I talked briefly about Zion National Park in one of my initial posts, but that was from a trip that took place about ten years ago so my memories were pretty hazy. One thing I did remember, though, was that Zion National Park is home to Angel’s Landing – a red rock mountain that can be summited only via an extremely steep and treacherous trail. As my dad had recently had knee surgery, this was not a trail we had attempted.
However, my mom, sister, and I were not about to give up so easily. And so, when it came time to plan summer vacation 2009, we made sure to leave space in our itinerary for a return trip to Zion to hike Angel’s Landing.
From our house in Montana, Zion is about an 11-hour drive. Rather than driving it all in one long day, my mom took a half-day off work; we left mid-afternoon and spent the night at a KOA outside Pocatello, ID, about 4 hours from our house. It’s not the nicest KOA I’ve ever stayed at, but it was just for a night so it didn’t really matter. And it meant that we only had a seven hour drive the next day, allowing us to spend the early evening doing a little bit of exploring in Zion.
Zion National Park is located in southern Utah near the town of Springdale. The main feature of the park is Zion Canyon, a red rock canyon that’s roughly 15 miles long and over 1,000 feet deep, cut by the small but mighty Virgin River. Zion Canyon is located at the juncture of the Colorado Plateau, the Great Basin, and the Mojave Desert, which gives the park ecological significance in addition to the obvious unique geological features.
Once in the national park, a road leads about 10 miles into the canyon, beyond which one must walk up the Virgin River through a narrow canyon to explore any further. This hike is aptly called “The Narrows,” and remains on my to-do list, because when we were there the water level was too high and thunderstorms were predicted so the “trail” was closed due to the risk of flash flooding.
The campground is located along the shores of the Virgin River, above which the red rock walls of Zion Canyon tower over the landscape. This made for excellent views while sitting in our campsite, but also meant that the sun rose later and set earlier than in the non-canyon areas of the park.
Another important aspect of this area of the park is that the only means of travel up the Zion Canyon road (beyond the campground and visitor center) is via the free propane-powered buses provided by the park service. They run frequently and stop at every attraction, so it’s very convenient and eco-friendly!
Anyway, for our evening explorations, we elected to hike the Upper Emerald Pool trail, a moderate 1-mile round-trip hike. The trailhead is located at the Zion Lodge shuttle stop. At Upper Emerald Pool, a stream of water flows over the edge of an overhang and forms a shallow pool on the ground below. Because we were there in late July, the stream of water was minimal and the pool was more of a puddle. But it was still a nice evening stroll.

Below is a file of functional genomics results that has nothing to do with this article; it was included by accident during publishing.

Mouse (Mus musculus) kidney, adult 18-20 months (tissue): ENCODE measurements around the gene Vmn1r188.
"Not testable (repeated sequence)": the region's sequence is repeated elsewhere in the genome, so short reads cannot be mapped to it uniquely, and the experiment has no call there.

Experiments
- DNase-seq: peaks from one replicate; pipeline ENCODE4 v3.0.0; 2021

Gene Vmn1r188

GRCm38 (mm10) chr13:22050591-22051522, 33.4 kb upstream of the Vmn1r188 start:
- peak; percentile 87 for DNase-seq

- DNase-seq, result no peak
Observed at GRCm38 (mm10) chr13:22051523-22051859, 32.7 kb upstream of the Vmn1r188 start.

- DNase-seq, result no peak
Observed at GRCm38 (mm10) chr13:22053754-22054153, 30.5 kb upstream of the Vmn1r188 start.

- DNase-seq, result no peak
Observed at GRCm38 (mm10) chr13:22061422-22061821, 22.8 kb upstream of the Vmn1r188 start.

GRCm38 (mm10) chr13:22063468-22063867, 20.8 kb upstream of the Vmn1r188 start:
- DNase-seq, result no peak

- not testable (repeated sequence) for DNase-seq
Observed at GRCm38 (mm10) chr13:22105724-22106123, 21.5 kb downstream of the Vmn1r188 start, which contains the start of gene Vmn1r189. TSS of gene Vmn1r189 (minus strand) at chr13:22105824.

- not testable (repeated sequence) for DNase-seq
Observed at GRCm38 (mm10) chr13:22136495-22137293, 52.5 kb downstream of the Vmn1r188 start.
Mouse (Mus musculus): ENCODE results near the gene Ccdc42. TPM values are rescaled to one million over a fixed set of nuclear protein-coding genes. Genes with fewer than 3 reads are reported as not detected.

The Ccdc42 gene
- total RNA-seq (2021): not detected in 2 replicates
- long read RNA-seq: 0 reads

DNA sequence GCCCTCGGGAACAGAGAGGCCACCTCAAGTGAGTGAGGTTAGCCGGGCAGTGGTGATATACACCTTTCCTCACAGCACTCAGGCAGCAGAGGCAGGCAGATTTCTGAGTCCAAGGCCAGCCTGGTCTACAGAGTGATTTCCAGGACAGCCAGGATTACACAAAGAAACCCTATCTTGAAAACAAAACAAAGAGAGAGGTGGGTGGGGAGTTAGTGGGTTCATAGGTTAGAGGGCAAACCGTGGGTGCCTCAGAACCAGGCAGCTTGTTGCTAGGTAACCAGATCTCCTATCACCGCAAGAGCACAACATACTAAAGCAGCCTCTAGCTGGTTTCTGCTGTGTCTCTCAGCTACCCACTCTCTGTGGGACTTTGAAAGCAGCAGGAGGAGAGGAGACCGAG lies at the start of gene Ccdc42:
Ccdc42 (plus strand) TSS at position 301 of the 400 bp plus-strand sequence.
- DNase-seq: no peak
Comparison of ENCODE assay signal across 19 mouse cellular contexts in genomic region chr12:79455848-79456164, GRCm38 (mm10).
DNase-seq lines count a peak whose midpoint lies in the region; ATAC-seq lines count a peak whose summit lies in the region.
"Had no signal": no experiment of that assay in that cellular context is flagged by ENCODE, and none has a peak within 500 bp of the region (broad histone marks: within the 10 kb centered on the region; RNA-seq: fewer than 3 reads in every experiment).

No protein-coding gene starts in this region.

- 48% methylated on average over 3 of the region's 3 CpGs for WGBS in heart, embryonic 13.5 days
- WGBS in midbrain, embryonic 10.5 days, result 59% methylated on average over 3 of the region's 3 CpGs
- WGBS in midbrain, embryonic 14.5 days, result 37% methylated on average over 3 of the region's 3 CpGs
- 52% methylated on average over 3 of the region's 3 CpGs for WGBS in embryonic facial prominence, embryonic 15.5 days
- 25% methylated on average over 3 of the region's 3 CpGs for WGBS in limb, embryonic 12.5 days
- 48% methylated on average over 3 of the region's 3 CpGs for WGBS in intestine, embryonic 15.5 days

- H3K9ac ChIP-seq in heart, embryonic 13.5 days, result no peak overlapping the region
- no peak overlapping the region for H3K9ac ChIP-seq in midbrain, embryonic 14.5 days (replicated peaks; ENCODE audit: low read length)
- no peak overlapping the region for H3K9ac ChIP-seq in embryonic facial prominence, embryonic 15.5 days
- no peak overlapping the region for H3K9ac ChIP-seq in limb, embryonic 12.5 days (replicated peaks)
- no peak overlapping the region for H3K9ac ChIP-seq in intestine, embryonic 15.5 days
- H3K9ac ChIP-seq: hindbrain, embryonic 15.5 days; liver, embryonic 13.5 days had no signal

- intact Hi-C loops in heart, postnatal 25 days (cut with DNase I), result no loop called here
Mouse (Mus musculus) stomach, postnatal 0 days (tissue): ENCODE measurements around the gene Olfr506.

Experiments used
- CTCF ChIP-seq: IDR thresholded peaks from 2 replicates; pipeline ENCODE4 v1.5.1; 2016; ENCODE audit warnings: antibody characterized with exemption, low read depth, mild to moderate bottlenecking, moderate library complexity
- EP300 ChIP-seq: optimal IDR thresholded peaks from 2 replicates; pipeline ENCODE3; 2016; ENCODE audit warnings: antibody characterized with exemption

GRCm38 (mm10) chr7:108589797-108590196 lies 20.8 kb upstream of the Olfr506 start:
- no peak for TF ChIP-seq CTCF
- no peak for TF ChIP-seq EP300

The next day was when we tackled Angel’s Landing, which I will talk all about in the next post. On our way out of the park the following day, we headed east on the Zion – Mount Carmel Highway. This road is initially curvy and steep, and then travels through 2 tunnels, the first of which is 1 mile long. The tunnel is narrow, thus large vehicles, bikes, and pedestrians are not allowed.
Once we emerged from the tunnel, we were in the eastern part of Zion National Park. The canyon on this side of the park, which is cut by Pine Creek, is much less prominent. However, the red rocks for which Zion is so well known still predominate. The most unique feature on this side of the park is Checkerboard Mesa.
Just beyond Checkerboard Mesa is the eastern entrance to the park. Sadly, our time at Zion had come to an end, so we headed out of the park and began making our way south towards Arizona.
More on that soon. But first…Angel’s Landing!
The Important Stuff:
- Getting there: Zion National Park is located off Utah Highway 9 between La Verkin and Mount Carmel Junction; access from the east is restricted to cars only (no pedestrians, bikes, large vehicles, or trailers are allowed due to a narrow tunnel)
- Fees & passes: $30 for a 7-day pass; Interagency Annual Pass is accepted
- Camping: South Campground (no reservations) and Watchman Campground (reservations accepted and necessary) are located just inside the south entrance to Zion Canyon; campsites are $20-30 per night and most have very little shade
- Hiking: many hikes available; see the full list here
- Other: from March-November, travel up Zion Canyon is only permitted via the free park shuttles; park in the town of Springdale or at the Visitor Center and hop on a bus – they run approximately every 7 minutes and stop at every trailhead